June 20, 2010
Posted: 09:46 PM ET
One day in early May, I flew over the oil spill site with a prominent environmental attorney from New Orleans. As I saw the oil sheen and streaks of orange-tinted oil, I realized we would never really grasp the magnitude of this disaster unless we could see the oil leaking into the Gulf of Mexico.
Later that same day a source told me, "you know they have video cameras that record the oil leak 24 hours a day." That set off a series of requests to BP, the Coast Guard and anyone else who would listen asking for access to video images of the leak. Myself and several CNN colleagues asked for days and days to no avail.
So on the morning of May 11th we rolled out a story essentially asking, where's the video? We showed how BP's public relations machine had time to produce and edit videos showing off the CEO Tony Hayward's handling of the response. The company could put out these videos but it wouldn't let the world see the most critical aspect of the story – the actual leak.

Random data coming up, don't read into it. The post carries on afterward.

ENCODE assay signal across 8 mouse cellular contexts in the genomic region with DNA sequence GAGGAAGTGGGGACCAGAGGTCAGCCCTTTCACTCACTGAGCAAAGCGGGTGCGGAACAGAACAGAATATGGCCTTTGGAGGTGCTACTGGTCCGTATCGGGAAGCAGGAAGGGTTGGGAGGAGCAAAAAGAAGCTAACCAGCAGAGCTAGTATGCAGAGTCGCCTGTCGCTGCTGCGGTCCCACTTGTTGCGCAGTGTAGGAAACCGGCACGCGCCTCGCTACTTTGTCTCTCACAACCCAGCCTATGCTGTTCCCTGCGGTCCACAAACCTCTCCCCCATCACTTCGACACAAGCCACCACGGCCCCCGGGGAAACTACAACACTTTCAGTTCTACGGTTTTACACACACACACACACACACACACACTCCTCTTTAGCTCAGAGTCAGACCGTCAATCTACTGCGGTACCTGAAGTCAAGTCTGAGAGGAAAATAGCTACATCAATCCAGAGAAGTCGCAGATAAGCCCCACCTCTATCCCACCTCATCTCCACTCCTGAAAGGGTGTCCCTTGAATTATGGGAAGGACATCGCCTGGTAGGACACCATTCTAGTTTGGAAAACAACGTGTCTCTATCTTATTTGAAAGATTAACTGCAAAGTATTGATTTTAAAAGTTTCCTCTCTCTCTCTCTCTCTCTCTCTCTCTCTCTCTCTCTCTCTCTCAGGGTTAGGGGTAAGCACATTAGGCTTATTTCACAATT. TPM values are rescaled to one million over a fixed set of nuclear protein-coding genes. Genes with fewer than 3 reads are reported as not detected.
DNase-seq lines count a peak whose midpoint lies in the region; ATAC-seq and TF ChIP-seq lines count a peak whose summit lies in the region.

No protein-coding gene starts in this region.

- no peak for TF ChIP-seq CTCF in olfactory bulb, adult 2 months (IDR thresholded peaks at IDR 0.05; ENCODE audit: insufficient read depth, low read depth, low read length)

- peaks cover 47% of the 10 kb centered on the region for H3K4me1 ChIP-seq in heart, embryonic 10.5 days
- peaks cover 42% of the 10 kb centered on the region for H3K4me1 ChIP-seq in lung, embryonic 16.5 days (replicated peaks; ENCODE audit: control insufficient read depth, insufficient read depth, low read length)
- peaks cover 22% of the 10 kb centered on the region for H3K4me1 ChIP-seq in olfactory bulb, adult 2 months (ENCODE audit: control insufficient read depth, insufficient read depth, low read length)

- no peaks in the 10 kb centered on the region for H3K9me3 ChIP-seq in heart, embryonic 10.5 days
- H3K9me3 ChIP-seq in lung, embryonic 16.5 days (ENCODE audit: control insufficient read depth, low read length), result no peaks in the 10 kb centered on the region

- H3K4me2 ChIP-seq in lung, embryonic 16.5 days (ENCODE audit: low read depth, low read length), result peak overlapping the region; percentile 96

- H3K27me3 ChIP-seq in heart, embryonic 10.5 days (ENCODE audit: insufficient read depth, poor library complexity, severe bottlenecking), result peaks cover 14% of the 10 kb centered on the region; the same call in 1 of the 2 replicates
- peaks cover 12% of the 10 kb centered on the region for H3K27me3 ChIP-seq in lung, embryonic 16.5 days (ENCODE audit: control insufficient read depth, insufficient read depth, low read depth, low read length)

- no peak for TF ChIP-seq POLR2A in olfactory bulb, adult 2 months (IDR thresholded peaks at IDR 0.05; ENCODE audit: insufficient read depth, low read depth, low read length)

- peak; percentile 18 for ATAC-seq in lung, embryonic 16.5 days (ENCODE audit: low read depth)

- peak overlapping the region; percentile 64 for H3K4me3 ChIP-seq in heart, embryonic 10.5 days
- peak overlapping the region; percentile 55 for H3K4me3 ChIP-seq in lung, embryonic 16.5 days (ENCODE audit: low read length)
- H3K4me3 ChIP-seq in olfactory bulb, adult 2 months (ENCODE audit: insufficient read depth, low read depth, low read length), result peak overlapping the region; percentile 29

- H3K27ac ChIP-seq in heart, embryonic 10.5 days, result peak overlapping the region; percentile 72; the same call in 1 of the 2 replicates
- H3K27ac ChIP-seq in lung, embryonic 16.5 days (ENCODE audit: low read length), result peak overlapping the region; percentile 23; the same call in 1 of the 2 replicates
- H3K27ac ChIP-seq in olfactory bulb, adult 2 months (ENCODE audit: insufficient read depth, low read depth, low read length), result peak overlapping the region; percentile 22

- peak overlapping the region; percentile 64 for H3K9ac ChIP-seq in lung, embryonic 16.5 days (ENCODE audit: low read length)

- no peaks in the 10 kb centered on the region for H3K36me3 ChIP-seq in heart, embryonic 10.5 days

The day after our report and with pressure from Congress, BP released a 30-second video clip.
I would argue that's when the story became a huge deal. The oil flow rate estimates have skyrocketed ever since that day. From 1,000 barrels a day to almost 60-thousand barrels a day now. And that number will likely go up again.
The video let the world see first hand this wasn't just any ordinary oil spill, it was quickly becoming this country's worst environmental disaster ever.
Filed under: Gulf Oil Spill
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